**House numbers**

My twin lives at the reverse of my house number. The difference between our house numbers ends in two. What are the lowest possible numbers of our house?

**Answer**

These math riddles aren’t easy to solve. Do you think you know the answer to this one? The lowest possible numbers for our house are 19 and 91. Also, try solving this riddle that only math geeks can figure out.

**Egg equation**

If a hen and a half lay an egg and a half in a day and a half, how many eggs will half a dozen hens lay in half a dozen days?

**Answer**

Two dozen. If you increase both the number of hens and the amount of time available four-fold, the number of eggs increases 16 times. 16 x 1.5 = 24. If math riddles aren’t your thing, try solving these tricky detective riddles.

**Card question**

A small number of cards has been lost from a complete pack. If I deal among four people, three cards remain. If I deal among three people, two remain and if I deal among five people, two cards remain. How many cards are there?

**Answer**

There are 47 cards.

If your favorite riddles don’t involve arithmetic, try solving these riddles for kids!

**Knight moves**

I have a calculator that can display ten digits. How many different ten-digit numbers can I type using just the 0-9 keys once each, and moving from one keypress to the next using the knight’s move in chess? (In chess, the knight move in an L-shape – one square up and two across, two squares down and one across, two squares up and one across, and other like combinations)

**Answer **

You can form the numbers 5034927618 and 5038167294. You can also form their reverses: 8167294305 and 4927618305. Hence four different numbers can be made. The key point is to realize that the number must start or end on the ‘5’ key, followed/preceded by the ‘0’ key, otherwise, there is no way of using all ten keys during the route. Only 2 percent of people can solve Einstein’s Riddle. Can you?

**Two by two **

You know 2 + 2 comes to the same as 2 x 2. Now find a set of three different whole numbers whose sum is equal to their total when multiplied.

**Answer **

The three different whole numbers whose sum is equal to their total when multiplied are 1, 2, and 3. Next, try to spot the image that isn’t like the others in this picture.

**Apple harvest**

Mrs. Jones was very proud of her apple tree. One autumn, after harvesting her apples, she called her three sons together. “Here are 150 apples,” she said. “I want you to take them to the market tomorrow and sell them for me.” She gave Paul 15 apples, Nick 50, and Ben 85. “Your job,” added Mrs. Jones, “is to sell the apples in such a way that each of you brings home the same amount of money.” How do they do it?

**Answer**

The first buyer purchases 12 dozen apples at $1 per dozen. Paul sells him one dozen and has three apples left; Nick sells him four-dozen and has two apples left; and Ben sells him seven-dozen and has one apple left. Then a second buyer comes along and buys all their remaining apples for $3 apiece. The three brothers head home with $10 each.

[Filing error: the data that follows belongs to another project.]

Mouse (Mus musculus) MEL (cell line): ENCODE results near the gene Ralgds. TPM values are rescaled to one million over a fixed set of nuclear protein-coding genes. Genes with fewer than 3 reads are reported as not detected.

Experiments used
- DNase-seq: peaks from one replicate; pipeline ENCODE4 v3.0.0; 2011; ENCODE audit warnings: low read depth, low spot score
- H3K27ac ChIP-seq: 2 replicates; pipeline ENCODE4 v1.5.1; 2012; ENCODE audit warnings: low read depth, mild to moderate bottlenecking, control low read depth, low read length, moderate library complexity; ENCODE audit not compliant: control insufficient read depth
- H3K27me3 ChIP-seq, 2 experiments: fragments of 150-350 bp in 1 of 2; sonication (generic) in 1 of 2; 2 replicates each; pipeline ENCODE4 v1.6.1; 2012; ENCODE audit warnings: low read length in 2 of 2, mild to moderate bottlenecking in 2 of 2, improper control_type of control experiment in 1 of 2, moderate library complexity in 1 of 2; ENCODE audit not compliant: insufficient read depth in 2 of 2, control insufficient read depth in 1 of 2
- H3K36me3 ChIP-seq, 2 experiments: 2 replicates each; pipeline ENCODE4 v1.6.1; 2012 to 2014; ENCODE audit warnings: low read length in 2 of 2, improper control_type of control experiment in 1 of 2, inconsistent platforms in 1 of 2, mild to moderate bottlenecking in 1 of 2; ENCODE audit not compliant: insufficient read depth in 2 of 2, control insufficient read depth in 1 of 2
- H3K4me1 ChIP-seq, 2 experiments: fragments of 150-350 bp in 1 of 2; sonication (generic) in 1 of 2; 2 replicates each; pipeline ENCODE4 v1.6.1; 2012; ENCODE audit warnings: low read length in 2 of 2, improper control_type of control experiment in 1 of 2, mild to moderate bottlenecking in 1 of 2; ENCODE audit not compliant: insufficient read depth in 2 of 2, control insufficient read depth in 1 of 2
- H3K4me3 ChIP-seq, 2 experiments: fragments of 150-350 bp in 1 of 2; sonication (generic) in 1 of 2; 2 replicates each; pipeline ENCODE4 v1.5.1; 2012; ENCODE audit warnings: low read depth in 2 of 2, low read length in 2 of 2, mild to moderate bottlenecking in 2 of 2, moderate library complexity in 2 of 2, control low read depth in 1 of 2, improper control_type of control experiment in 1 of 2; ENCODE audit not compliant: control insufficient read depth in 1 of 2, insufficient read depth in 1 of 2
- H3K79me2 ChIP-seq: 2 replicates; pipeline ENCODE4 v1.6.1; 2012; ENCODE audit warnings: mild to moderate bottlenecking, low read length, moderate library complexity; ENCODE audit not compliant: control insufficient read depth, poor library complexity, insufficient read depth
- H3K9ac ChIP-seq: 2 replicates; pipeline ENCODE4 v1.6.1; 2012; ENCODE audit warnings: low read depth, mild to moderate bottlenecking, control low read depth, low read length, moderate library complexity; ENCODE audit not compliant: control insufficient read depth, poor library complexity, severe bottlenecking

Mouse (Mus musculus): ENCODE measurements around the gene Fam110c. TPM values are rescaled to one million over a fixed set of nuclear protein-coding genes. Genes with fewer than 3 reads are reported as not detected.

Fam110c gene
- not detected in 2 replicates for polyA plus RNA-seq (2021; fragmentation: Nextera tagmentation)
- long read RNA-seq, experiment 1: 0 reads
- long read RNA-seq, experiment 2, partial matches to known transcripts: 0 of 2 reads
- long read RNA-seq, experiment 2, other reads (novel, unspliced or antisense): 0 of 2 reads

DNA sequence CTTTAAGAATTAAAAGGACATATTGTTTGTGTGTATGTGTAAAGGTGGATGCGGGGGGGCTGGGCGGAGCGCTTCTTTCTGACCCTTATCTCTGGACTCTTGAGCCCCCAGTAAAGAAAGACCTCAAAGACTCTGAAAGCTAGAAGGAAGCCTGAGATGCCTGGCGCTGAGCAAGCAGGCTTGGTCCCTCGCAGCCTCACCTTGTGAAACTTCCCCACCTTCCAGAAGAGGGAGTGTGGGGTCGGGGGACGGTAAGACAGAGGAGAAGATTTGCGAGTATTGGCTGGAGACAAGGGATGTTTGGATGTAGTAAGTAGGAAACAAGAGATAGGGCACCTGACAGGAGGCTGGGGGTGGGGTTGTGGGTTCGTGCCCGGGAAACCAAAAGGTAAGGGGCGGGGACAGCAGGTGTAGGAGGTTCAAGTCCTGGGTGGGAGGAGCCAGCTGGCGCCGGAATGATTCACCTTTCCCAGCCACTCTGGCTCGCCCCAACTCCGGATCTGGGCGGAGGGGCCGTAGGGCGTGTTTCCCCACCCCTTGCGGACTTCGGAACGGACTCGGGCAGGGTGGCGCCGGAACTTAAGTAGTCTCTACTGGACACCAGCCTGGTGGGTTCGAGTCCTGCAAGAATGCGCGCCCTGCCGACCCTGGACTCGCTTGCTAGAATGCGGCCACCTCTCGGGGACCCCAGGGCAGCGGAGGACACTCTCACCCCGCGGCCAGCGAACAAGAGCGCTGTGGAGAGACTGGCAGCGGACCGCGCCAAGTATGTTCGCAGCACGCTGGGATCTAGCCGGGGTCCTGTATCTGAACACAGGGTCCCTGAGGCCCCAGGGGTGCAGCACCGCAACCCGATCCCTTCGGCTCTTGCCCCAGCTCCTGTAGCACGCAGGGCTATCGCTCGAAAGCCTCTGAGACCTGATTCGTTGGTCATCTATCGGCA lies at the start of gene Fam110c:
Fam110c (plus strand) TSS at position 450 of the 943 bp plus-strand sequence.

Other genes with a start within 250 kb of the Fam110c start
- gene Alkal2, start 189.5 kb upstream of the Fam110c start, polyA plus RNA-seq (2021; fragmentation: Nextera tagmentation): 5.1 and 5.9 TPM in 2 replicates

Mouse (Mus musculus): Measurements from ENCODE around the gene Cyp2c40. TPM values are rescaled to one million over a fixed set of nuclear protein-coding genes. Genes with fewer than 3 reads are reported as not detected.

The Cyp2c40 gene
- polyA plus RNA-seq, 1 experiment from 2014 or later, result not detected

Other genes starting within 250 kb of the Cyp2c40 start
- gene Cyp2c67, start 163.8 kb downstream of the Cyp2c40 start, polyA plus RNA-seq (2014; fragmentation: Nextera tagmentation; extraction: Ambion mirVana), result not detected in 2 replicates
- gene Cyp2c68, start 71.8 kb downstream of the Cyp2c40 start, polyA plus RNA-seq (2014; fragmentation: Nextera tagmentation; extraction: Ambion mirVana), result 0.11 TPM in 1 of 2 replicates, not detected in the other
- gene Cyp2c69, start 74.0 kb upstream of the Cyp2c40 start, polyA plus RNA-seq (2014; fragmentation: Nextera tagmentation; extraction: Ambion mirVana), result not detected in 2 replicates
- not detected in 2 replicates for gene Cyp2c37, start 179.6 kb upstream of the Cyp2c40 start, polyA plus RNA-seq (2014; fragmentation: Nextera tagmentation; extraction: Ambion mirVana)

**Seven times**

What is the smallest whole number that is equal to seven times the sum of its digits?

**Answer**

The answer to this math riddle is 21. You probably just guessed to answer this math riddle, which is fine, but you can also work it out algebraically. The two-digit number ab stands for 10a + b since the first digit represents 10s and the second represents units. If 10a + b = 7(a + b), then 10a + b = 7a + 7b, and so 3a = 6b, or, more simply, a = 2b. That is, the second digit must be twice the first. The smallest such number is 21.

**Lunch money**

John noticed that the amount he was paying for his lunch was a rearrangement of the digits of the amount of money he had in his pocket, and that the money he had left over was yet another rearrangement of the same three digits! How much money did John start with?

**Answer**

John started with $9.54. The money can be written with just three digits—so it must be between $1.01 and $9.99. Trial and error shows that there is only one set of numbers that fit this question: $9.54 = $4.59 + $4.95. If you can solve these math riddles easily, you’ll want to try your hand at what an MIT professor called the “hardest logic puzzle ever.”

**Animal riddle**

In reply to an inquiry about the animals on his farm, the farmer says: “I only ever keep sheep, goats, and horses. In fact, at the moment they are all sheep bar three, all goats bar four, and all horses bar five.” How many does he have of each animal?

**Answer**

The farmer has 3 sheep, 2 goats, 1 horse. Adding 3, 4, and 5, in this case, gives twice the number of animals, so there must be six animals altogether. Here are some genius math tricks you’ll wish you’d known all along.

**Inheritance**

Old Granny Adams left half her money to her granddaughter and half that amount to her grandson. She left a sixth to her brother, and the remainder, $1,000, to the dogs’ home. How much did she leave altogether?

**Answer **

She left $12,000. One half plus one quarter plus one-sixth equals eleven-twelfths. So, the remainder, $1,000, is one-twelfth of the whole, which must have been $12,000.

**Brother puzzle**

One brother says of his younger brother: “Two years ago, I was three times as old as my brother was. In three years’ time, I will be twice as old as my brother.” How old are they each now?

**Answer**

The elder is 17, the younger 7. Two years ago, they were 15 and 5 respectively, and in three years’ time, they will be 20 and 10. Can you pass this elementary school math test?

**Upside down numbers**

What is the smallest number that increases by 12 when it is flipped and turned upside down?

**Answer **

The answer is 86. When it is turned upside down and flipped, it becomes 98, which is 12 more than 86. If you were able to solve all of these math riddles, try your hand at some of the hardest riddles ever written.